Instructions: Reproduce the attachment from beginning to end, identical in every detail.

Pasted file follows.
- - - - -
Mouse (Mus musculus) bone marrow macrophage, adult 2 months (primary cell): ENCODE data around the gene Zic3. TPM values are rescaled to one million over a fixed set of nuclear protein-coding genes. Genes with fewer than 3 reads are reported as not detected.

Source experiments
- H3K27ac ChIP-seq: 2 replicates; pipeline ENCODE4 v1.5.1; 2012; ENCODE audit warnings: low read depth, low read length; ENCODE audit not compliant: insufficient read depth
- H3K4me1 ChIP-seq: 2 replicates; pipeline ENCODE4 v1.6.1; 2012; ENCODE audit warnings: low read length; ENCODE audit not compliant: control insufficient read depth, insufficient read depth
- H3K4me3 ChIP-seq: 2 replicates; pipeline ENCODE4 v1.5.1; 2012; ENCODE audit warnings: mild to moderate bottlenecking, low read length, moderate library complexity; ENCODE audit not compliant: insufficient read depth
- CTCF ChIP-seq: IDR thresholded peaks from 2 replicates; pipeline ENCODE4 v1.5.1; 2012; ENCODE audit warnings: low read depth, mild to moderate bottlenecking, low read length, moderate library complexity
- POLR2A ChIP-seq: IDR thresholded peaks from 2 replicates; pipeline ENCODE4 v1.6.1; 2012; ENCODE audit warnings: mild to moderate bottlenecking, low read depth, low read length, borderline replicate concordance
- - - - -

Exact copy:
Mouse (Mus musculus) bone marrow macrophage, adult 2 months (primary cell): ENCODE data around the gene Zic3. TPM values are rescaled to one million over a fixed set of nuclear protein-coding genes. Genes with fewer than 3 reads are reported as not detected.

Source experiments
- H3K27ac ChIP-seq: 2 replicates; pipeline ENCODE4 v1.5.1; 2012; ENCODE audit warnings: low read depth, low read length; ENCODE audit not compliant: insufficient read depth
- H3K4me1 ChIP-seq: 2 replicates; pipeline ENCODE4 v1.6.1; 2012; ENCODE audit warnings: low read length; ENCODE audit not compliant: control insufficient read depth, insufficient read depth
- H3K4me3 ChIP-seq: 2 replicates; pipeline ENCODE4 v1.5.1; 2012; ENCODE audit warnings: mild to moderate bottlenecking, low read length, moderate library complexity; ENCODE audit not compliant: insufficient read depth
- CTCF ChIP-seq: IDR thresholded peaks from 2 replicates; pipeline ENCODE4 v1.5.1; 2012; ENCODE audit warnings: low read depth, mild to moderate bottlenecking, low read length, moderate library complexity
- POLR2A ChIP-seq: IDR thresholded peaks from 2 replicates; pipeline ENCODE4 v1.6.1; 2012; ENCODE audit warnings: mild to moderate bottlenecking, low read depth, low read length, borderline replicate concordance